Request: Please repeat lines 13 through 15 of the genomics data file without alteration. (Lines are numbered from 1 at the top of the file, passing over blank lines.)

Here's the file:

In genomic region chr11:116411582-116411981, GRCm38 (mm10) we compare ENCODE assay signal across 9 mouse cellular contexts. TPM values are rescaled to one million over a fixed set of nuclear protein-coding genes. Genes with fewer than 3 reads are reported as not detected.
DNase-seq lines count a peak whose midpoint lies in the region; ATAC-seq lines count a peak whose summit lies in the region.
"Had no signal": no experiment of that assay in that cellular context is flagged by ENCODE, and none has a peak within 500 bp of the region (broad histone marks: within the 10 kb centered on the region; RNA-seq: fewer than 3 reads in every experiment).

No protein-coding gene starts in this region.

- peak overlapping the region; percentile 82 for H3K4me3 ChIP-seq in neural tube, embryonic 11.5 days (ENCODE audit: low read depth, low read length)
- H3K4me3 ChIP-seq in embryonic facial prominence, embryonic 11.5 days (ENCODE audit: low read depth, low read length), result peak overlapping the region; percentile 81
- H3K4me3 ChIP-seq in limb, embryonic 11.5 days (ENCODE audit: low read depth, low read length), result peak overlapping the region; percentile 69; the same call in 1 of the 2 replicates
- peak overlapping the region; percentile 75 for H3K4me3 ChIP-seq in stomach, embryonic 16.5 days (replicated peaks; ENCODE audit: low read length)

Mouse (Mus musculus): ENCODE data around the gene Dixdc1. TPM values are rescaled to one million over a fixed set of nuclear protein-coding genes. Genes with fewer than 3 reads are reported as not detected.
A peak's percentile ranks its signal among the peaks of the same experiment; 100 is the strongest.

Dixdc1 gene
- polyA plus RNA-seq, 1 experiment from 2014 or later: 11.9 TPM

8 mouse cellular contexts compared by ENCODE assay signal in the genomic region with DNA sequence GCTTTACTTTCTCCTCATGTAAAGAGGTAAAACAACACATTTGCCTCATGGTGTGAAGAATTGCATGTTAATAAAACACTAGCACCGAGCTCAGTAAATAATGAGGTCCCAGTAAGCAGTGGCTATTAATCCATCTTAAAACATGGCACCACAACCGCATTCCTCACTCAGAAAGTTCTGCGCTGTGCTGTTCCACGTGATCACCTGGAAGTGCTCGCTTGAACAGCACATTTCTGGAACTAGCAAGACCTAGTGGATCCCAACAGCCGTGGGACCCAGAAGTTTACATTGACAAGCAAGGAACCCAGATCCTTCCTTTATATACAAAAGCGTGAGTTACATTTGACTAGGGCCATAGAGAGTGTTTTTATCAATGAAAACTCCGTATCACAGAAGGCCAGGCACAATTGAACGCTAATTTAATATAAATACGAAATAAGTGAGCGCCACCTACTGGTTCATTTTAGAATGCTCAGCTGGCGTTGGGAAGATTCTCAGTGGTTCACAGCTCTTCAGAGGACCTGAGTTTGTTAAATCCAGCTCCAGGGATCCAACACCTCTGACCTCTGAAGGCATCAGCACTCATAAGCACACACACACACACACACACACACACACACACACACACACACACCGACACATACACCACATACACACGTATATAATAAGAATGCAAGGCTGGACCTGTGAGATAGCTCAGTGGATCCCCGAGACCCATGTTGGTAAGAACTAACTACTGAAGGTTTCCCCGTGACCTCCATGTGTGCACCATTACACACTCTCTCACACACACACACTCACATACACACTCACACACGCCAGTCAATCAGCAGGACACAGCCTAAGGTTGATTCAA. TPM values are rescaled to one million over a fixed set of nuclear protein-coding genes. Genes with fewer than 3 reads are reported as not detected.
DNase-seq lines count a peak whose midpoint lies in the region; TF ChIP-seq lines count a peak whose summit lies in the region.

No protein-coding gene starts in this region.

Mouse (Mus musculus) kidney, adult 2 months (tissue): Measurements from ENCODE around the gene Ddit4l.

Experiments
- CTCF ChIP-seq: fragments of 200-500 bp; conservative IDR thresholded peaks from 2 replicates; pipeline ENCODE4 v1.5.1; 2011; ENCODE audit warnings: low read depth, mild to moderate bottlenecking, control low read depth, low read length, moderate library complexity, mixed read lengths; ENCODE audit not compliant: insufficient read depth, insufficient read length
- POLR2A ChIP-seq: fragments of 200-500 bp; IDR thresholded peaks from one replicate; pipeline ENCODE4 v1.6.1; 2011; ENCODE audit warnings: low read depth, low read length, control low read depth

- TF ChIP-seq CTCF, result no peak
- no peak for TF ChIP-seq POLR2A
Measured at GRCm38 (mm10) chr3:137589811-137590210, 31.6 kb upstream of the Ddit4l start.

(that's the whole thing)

8 mouse cellular contexts compared by ENCODE assay signal in the genomic region with DNA sequence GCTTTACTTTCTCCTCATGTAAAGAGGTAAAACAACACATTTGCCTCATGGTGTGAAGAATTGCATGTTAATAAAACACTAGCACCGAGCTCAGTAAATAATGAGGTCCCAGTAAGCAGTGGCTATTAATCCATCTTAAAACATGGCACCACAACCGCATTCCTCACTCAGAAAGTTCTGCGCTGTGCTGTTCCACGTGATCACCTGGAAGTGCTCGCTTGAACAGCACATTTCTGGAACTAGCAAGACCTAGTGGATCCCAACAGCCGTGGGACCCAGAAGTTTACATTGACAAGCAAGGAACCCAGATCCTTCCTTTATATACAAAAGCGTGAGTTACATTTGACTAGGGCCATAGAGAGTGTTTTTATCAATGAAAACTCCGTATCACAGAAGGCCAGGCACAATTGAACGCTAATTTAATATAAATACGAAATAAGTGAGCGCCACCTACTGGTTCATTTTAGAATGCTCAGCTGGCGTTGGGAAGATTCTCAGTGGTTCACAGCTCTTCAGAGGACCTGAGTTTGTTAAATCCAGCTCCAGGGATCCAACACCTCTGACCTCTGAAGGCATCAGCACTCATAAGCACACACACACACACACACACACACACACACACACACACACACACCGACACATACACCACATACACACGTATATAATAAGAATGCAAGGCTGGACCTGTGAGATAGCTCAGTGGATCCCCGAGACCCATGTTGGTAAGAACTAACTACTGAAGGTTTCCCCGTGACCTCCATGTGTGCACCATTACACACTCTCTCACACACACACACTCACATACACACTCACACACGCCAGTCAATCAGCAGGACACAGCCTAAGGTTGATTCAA. TPM values are rescaled to one million over a fixed set of nuclear protein-coding genes. Genes with fewer than 3 reads are reported as not detected.
DNase-seq lines count a peak whose midpoint lies in the region; TF ChIP-seq lines count a peak whose summit lies in the region.

No protein-coding gene starts in this region.